WASHINGTON (Reuters) – A majority of the five-member Federal Communications Commission (FCC) has voted to approve an order to allow Ligado Networks' to deploy a low-power nationwide 5G network despite objections from the Defense Department and major U.S. airlines, two government officials told Reuters.

FCC Chairman Ajit Pai on Thursday circulated a draft order to allow Ligado to use L-Band spectrum, for which it holds some licenses, which came under criticism from some federal agencies and powerful lawmakers.

The L-Band is also used for Global Positioning System (GPS) and other navigation systems because the signals can penetrate cloud cover. The Pentagon also uses the band for military purposes. Bloomberg News reported the vote earlier. The vote will not be final until all members vote.

Late Friday, Defense Secretary Mark Esper wrote on Twitter that the “Ligado proposal would needlessly imperil DoD GPS-dependent national security capabilities.”

He added that the “department continues to support domestic 5G options, but not at the risk of crippling our GPS networks. Nearly a dozen other federal agencies have joined us in opposing this proposal.”

On Wednesday, Senate Armed Services Committee chairman Jim Inhofe and the panel's top Democrat, Jack Reed, asked President Donald Trump to bar Ligado from moving forward, citing interference with GPS reception.

“Ligado's planned usage will likely harm military capabilities, particularly for the U.S. Space Force, and have major impact on the national economy,” Inhofe, Reed and Mac Thornberry, the top Republican on the House Armed Services Committee, said in a letter to Trump.

However, Pai said that, based on an extensive technical review by FCC staff, he was “convinced” that conditions in his draft order would permit Ligado to proceed “without causing harmful interference.”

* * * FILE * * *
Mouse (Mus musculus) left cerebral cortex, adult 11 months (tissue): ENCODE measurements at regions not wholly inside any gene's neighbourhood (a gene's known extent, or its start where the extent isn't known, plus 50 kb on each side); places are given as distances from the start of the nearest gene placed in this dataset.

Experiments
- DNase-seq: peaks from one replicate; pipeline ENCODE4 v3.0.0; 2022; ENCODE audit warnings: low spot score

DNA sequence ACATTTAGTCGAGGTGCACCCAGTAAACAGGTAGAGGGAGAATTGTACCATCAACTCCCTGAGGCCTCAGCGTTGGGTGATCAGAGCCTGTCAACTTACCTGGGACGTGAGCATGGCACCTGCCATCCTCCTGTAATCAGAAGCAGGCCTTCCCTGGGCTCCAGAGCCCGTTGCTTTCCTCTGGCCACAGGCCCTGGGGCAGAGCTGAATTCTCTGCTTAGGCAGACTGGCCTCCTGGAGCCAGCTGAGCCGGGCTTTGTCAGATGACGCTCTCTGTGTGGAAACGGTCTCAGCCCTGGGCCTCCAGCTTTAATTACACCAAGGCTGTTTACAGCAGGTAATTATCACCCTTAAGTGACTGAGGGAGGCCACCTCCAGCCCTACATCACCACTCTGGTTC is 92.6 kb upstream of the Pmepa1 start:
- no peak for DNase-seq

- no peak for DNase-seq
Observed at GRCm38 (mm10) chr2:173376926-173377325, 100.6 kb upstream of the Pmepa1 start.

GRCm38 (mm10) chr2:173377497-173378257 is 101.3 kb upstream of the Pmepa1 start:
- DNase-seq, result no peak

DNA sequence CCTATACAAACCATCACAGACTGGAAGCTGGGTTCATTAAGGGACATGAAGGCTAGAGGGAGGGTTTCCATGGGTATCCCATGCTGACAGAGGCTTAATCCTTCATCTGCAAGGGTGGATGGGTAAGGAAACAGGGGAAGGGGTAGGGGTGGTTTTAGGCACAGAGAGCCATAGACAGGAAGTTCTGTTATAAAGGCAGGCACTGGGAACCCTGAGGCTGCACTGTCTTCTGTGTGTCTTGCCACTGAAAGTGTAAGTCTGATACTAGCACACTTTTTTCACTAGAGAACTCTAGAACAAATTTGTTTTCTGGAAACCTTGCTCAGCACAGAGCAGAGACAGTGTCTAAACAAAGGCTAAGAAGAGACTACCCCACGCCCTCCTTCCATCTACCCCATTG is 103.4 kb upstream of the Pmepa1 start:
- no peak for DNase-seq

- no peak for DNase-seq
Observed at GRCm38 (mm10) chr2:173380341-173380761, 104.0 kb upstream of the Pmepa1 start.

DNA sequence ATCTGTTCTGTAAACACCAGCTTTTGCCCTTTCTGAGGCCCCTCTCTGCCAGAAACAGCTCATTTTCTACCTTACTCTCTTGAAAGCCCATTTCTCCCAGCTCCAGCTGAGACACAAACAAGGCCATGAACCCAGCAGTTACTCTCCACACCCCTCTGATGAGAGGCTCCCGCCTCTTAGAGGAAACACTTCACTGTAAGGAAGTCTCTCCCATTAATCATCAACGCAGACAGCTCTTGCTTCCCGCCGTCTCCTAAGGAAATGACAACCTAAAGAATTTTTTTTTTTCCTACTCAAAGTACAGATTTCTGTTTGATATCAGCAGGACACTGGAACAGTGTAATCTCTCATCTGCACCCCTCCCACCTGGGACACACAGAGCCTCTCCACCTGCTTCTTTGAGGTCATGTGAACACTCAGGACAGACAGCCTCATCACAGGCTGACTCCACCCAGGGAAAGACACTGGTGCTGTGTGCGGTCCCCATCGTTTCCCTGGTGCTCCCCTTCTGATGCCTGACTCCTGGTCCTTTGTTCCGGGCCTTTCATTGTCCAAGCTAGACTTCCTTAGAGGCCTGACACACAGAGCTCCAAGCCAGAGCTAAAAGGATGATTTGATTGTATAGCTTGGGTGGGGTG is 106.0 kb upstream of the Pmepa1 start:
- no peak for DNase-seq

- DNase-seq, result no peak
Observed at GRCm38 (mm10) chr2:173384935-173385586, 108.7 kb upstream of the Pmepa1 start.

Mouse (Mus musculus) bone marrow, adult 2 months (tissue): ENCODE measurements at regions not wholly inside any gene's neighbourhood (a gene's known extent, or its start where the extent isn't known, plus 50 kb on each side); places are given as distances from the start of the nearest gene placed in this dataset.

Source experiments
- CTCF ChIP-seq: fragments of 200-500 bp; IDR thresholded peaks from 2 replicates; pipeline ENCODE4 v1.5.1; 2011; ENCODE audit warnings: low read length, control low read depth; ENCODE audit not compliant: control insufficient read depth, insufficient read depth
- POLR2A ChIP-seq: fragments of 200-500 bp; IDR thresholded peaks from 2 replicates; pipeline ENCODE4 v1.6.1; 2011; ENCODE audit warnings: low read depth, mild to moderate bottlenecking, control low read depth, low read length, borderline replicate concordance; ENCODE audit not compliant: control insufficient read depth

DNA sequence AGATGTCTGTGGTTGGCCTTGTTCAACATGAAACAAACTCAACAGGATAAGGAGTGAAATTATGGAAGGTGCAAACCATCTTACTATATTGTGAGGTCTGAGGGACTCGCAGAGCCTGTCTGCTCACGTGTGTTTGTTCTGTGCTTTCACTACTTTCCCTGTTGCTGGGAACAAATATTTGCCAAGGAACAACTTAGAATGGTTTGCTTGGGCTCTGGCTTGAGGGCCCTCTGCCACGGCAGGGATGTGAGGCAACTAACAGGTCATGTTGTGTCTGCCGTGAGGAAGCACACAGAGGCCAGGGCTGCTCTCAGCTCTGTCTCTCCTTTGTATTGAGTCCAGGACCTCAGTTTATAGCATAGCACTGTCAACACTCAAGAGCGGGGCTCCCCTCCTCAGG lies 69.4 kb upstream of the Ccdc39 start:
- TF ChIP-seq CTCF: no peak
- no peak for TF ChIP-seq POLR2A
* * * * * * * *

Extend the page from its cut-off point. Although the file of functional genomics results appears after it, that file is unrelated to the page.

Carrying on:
Secretary of State Mike Pompeo and U.S. Attorney General Bill Barr both endorsed Pai's plan Thursday.

'Impractical and un-executable'

In an April 10 letter to Pai, the executive branch – including the Pentagon, NASA, and the departments of Commerce and Homeland Security – said the Defense Department “strongly opposed” Ligado's proposal because it would “adversely affect the military potential of GPS.”

An Air Force memo warned that Ligado's proposals to reduce interference were “impractical and un-executable” and would “place enormous burdens on agencies and other GPS users to monitor and report the interference.”

The memo was also signed by other federal agencies including the Army, Navy, Federal Aviation Administration, Energy and Justice departments.

Ligado President and Chief Executive Doug Smith said on Thursday that the company was committed to “protecting GPS while delivering highly secure and ultra-reliable communications.”

A coalition of companies including Delta Air Lines, Southwest Airlines, Lockheed Martin Corp, Iridium Communications Inc and FedEx Corp, said the FCC's nine-year review of Ligado's various proposals should end without approval.